Direct From the Mouths of The SuperAuthors
One of the strangest exponents of my IFOA experience this month has been the window into the business world of the festival’s handful of bestselling authorial behemoths. I ate dinner with a novelist (not in the intimidate, 1-on-1 sense, but in the sense of group dynamics just happening to sit us together) who spoke of a year-long book tour, of separate publicists in each national market, and of translations into Serbo-Croat and Swedish.
Obviously the writing life of a popstar novelist who sells millions of copies is markedly different from that of a moderately-famous-on-his-street poet with lifetime sales in the
few thousands, okay maybe a couple thousand. Okay, well, I do alright for fucking poetry! What was most notable about this (and other) conversations was the tendency of this literary superclass to be impacted by trends in the publishing industry in ways exactly the opposite from how I experience them. A quick mention of the internet as democratizing agent (something that I hold to be self-evident) was met with a face of confused dismissal by one author, who spoke of torrent downloads of their recent bestseller numbering in the mid-four figures.
Now, it had never occurred to me that sites like The Pirate Bay even dealt in text files, so I was left opinionless when it came to this specific example. But as the conversation shrugged forward into more familiar territory, I found myself holding my counterarguments in check, choosing to bask in the rare opportunity to watch someone with whom I ostensibly shared a profession speaking ill of things I was thoroughly in favour of, and (most unusually) feeling that way for the same exact reasons.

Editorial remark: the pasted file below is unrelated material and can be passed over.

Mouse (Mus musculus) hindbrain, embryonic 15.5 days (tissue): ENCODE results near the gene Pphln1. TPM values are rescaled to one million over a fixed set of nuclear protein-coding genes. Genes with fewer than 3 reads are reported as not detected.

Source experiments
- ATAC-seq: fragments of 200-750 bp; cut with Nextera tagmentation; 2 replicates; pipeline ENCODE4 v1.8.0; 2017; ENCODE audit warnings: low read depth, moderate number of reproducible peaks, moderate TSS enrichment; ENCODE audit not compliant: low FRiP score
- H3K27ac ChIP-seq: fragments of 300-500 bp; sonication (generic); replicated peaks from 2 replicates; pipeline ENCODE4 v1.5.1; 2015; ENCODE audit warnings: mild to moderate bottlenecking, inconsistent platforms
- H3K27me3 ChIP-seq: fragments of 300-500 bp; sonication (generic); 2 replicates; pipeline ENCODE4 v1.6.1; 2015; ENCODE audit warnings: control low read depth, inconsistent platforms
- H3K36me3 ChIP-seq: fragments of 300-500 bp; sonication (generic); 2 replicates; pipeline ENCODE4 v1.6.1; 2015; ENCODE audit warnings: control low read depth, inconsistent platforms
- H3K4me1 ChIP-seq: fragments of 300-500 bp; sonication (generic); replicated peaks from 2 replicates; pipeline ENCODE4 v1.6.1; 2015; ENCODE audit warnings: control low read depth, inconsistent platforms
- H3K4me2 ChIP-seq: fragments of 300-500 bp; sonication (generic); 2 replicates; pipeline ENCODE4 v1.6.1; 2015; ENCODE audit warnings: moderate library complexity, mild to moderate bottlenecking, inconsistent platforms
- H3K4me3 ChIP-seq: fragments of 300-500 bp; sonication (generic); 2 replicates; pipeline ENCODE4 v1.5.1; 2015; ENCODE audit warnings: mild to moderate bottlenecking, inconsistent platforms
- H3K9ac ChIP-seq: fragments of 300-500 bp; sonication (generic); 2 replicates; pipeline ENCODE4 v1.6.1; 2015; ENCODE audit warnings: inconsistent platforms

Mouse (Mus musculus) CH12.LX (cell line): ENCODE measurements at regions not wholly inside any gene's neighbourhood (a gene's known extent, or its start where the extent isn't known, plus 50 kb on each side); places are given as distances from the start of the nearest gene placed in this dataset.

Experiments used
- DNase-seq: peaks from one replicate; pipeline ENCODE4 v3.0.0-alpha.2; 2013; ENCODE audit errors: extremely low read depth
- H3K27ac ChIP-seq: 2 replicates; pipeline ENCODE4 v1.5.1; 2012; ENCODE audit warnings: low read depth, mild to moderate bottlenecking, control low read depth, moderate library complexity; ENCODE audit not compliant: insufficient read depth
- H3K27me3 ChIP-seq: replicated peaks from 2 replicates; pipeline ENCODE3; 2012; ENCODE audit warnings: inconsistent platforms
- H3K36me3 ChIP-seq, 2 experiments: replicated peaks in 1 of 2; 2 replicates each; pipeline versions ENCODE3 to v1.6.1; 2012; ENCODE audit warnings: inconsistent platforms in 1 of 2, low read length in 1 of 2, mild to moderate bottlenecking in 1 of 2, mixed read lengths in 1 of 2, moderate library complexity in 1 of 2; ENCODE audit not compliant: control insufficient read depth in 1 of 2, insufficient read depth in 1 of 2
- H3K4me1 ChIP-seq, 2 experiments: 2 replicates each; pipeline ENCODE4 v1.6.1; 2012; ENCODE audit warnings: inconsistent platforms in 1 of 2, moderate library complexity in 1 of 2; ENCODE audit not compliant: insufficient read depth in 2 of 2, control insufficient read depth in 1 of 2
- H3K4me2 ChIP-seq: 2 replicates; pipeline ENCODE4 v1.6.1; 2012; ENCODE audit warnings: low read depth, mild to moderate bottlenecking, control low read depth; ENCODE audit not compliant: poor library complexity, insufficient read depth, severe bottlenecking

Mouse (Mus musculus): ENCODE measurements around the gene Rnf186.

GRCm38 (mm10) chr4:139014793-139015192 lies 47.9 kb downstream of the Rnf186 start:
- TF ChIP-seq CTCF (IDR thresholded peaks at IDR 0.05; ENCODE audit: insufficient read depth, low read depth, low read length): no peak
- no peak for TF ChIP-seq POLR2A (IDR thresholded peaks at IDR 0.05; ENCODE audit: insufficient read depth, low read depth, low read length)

I don’t consider myself a class-warrior, though I feel that my work is somewhat class-conscious (better to be conscious of it, as it is surely conscious of me). And it was this consciousness, not that warrior-instinct, that took hold of me as I listened to this person complain about Radiohead putting their album online, as doing so removed a revenue stream for their label that could be used to foster young musicians. The fact that such an argument is ridiculous (really, a major label would spend their Radiohead money on “fostering young musicians”, instead of just spending it on another Radiohead?) lost out to the spectacle of it being made. I was speaking to one of the maybe 20 or so authors in the world for whom things like big-box retail bullying and preferential shelving were doing them a world a good. In an industry populated by a million Mom and Pop Stores, I had come face-to-face with Walmart. While part of me felt like a sell-out as we ate out Bison Tartar and waxed philosophically about how eReaders will lead to increased book piracy, bearing witness to the other opinion won out, however temporarily, to the white-hot necessity of the argument.